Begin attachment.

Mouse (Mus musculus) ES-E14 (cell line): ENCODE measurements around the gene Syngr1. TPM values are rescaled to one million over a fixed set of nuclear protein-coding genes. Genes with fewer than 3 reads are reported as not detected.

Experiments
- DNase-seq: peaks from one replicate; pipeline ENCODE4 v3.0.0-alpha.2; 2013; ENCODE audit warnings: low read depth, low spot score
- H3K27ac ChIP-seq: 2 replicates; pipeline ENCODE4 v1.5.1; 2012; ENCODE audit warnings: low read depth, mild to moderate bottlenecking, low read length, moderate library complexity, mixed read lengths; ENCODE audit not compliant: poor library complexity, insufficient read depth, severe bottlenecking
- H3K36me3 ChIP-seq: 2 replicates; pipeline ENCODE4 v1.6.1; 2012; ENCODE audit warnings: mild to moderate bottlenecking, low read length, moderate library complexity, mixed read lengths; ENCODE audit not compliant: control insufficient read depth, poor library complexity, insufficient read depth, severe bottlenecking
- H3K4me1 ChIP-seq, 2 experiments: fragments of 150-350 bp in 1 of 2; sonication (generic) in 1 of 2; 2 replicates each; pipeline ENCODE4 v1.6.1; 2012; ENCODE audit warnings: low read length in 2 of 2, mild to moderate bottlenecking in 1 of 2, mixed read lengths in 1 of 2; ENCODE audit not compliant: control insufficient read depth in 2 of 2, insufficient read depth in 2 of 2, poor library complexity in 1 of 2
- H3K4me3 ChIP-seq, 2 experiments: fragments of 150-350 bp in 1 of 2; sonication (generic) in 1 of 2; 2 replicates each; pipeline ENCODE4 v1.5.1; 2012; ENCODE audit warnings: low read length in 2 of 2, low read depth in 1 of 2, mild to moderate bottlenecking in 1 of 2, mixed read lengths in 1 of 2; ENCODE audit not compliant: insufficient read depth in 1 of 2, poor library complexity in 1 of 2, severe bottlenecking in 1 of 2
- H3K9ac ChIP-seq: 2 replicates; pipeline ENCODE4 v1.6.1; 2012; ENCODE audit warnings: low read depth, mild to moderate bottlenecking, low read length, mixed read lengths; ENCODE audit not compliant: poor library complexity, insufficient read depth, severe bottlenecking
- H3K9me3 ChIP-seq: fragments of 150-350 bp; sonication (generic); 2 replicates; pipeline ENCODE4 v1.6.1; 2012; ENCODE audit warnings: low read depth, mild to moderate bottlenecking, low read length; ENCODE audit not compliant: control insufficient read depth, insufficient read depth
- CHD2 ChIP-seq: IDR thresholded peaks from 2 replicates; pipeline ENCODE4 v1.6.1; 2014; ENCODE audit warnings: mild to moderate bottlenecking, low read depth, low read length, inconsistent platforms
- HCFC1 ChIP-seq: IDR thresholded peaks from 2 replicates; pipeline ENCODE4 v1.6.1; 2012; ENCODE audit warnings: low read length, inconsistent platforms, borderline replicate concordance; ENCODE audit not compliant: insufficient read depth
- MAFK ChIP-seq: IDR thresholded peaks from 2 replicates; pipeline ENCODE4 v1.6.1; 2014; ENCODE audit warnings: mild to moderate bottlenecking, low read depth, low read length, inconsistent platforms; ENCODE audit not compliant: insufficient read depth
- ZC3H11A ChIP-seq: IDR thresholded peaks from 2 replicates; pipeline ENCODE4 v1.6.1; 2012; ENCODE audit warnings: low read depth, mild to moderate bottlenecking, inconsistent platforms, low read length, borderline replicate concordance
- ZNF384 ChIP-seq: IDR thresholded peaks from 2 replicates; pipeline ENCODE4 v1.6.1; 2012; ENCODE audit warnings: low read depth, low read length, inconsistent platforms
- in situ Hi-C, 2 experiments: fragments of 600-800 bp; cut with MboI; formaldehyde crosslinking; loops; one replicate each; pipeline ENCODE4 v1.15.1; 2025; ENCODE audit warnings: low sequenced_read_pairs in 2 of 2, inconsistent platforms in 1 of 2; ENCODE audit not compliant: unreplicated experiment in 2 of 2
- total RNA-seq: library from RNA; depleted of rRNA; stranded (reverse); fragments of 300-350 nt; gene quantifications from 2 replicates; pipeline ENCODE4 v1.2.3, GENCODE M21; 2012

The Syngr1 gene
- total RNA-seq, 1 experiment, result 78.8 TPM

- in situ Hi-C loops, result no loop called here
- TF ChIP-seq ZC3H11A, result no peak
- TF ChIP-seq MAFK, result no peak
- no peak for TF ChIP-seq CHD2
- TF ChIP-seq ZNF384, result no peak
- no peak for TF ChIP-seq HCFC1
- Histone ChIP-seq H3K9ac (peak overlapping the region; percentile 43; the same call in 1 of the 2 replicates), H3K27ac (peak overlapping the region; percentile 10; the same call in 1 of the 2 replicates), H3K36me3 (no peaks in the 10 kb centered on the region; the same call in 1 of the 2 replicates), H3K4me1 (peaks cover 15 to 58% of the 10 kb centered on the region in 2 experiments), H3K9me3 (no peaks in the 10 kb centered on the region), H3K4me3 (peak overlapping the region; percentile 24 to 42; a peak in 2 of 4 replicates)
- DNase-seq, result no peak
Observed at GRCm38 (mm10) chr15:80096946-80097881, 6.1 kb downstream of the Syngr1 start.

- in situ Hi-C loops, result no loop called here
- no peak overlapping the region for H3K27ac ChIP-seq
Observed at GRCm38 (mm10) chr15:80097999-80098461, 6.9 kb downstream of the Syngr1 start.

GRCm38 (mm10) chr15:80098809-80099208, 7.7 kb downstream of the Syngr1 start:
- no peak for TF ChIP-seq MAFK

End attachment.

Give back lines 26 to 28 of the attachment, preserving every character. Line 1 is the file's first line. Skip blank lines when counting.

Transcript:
- DNase-seq, result no peak
Observed at GRCm38 (mm10) chr15:80096946-80097881, 6.1 kb downstream of the Syngr1 start.

- in situ Hi-C loops, result no loop called here